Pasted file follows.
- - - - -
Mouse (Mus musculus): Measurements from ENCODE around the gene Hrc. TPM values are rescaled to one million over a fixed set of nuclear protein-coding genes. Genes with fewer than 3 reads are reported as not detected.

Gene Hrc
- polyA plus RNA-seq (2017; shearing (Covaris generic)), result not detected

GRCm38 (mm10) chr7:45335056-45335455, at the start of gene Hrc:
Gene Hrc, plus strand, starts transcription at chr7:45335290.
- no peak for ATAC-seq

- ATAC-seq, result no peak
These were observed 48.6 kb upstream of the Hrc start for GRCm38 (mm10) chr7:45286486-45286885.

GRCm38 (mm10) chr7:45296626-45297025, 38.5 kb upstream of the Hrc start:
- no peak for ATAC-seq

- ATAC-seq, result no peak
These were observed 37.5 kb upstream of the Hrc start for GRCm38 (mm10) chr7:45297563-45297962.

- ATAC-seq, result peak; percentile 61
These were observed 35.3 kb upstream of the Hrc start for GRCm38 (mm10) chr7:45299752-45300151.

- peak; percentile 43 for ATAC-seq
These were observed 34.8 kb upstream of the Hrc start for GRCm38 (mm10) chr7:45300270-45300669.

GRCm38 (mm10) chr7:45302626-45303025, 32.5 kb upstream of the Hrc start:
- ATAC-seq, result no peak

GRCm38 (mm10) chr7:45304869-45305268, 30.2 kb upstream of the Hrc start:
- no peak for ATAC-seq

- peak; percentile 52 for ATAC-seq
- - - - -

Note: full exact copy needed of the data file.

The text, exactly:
Mouse (Mus musculus): Measurements from ENCODE around the gene Hrc. TPM values are rescaled to one million over a fixed set of nuclear protein-coding genes. Genes with fewer than 3 reads are reported as not detected.

Gene Hrc
- polyA plus RNA-seq (2017; shearing (Covaris generic)), result not detected

GRCm38 (mm10) chr7:45335056-45335455, at the start of gene Hrc:
Gene Hrc, plus strand, starts transcription at chr7:45335290.
- no peak for ATAC-seq

- ATAC-seq, result no peak
These were observed 48.6 kb upstream of the Hrc start for GRCm38 (mm10) chr7:45286486-45286885.

GRCm38 (mm10) chr7:45296626-45297025, 38.5 kb upstream of the Hrc start:
- no peak for ATAC-seq

- ATAC-seq, result no peak
These were observed 37.5 kb upstream of the Hrc start for GRCm38 (mm10) chr7:45297563-45297962.

- ATAC-seq, result peak; percentile 61
These were observed 35.3 kb upstream of the Hrc start for GRCm38 (mm10) chr7:45299752-45300151.

- peak; percentile 43 for ATAC-seq
These were observed 34.8 kb upstream of the Hrc start for GRCm38 (mm10) chr7:45300270-45300669.

GRCm38 (mm10) chr7:45302626-45303025, 32.5 kb upstream of the Hrc start:
- ATAC-seq, result no peak

GRCm38 (mm10) chr7:45304869-45305268, 30.2 kb upstream of the Hrc start:
- no peak for ATAC-seq

- peak; percentile 52 for ATAC-seq